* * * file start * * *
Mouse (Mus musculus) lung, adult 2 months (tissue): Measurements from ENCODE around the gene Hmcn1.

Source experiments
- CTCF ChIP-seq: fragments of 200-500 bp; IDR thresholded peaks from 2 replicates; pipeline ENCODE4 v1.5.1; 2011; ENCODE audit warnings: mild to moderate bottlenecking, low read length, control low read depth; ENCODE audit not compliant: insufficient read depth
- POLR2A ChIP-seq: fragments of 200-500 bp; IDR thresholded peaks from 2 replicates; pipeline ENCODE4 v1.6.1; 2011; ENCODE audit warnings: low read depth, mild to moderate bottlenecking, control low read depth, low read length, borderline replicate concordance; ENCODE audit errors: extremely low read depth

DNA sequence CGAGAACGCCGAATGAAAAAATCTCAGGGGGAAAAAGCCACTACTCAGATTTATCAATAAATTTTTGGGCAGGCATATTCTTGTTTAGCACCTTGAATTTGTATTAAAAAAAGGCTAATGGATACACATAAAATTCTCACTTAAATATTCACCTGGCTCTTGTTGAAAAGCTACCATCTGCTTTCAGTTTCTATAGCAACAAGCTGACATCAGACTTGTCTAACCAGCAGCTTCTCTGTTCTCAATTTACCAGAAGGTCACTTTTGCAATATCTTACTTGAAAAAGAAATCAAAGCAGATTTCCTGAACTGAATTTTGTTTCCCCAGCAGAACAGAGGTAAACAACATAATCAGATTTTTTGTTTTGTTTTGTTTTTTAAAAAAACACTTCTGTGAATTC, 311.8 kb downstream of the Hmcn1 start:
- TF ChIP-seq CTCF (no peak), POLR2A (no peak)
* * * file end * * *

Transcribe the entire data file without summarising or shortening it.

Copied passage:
Mouse (Mus musculus) lung, adult 2 months (tissue): Measurements from ENCODE around the gene Hmcn1.

Source experiments
- CTCF ChIP-seq: fragments of 200-500 bp; IDR thresholded peaks from 2 replicates; pipeline ENCODE4 v1.5.1; 2011; ENCODE audit warnings: mild to moderate bottlenecking, low read length, control low read depth; ENCODE audit not compliant: insufficient read depth
- POLR2A ChIP-seq: fragments of 200-500 bp; IDR thresholded peaks from 2 replicates; pipeline ENCODE4 v1.6.1; 2011; ENCODE audit warnings: low read depth, mild to moderate bottlenecking, control low read depth, low read length, borderline replicate concordance; ENCODE audit errors: extremely low read depth

DNA sequence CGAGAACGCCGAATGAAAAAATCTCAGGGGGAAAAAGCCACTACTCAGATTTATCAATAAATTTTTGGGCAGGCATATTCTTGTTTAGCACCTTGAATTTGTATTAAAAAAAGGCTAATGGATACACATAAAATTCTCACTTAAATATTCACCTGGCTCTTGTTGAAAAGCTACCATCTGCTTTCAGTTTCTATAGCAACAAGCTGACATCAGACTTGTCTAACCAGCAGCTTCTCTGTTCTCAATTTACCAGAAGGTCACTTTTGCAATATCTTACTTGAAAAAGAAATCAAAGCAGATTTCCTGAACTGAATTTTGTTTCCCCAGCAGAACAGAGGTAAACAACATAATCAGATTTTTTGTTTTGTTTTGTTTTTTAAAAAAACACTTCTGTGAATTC, 311.8 kb downstream of the Hmcn1 start:
- TF ChIP-seq CTCF (no peak), POLR2A (no peak)